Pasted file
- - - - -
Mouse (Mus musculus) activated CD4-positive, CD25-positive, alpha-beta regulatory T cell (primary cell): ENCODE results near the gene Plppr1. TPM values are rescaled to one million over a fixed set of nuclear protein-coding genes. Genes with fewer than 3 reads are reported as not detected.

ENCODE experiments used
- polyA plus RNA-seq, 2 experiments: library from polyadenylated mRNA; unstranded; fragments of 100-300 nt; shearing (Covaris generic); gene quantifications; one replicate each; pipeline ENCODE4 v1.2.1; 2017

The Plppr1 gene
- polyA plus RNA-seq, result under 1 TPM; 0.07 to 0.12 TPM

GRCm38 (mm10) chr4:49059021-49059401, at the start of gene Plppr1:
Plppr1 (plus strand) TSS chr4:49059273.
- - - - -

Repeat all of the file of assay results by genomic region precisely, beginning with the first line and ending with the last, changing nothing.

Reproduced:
Mouse (Mus musculus) activated CD4-positive, CD25-positive, alpha-beta regulatory T cell (primary cell): ENCODE results near the gene Plppr1. TPM values are rescaled to one million over a fixed set of nuclear protein-coding genes. Genes with fewer than 3 reads are reported as not detected.

ENCODE experiments used
- polyA plus RNA-seq, 2 experiments: library from polyadenylated mRNA; unstranded; fragments of 100-300 nt; shearing (Covaris generic); gene quantifications; one replicate each; pipeline ENCODE4 v1.2.1; 2017

The Plppr1 gene
- polyA plus RNA-seq, result under 1 TPM; 0.07 to 0.12 TPM

GRCm38 (mm10) chr4:49059021-49059401, at the start of gene Plppr1:
Plppr1 (plus strand) TSS chr4:49059273.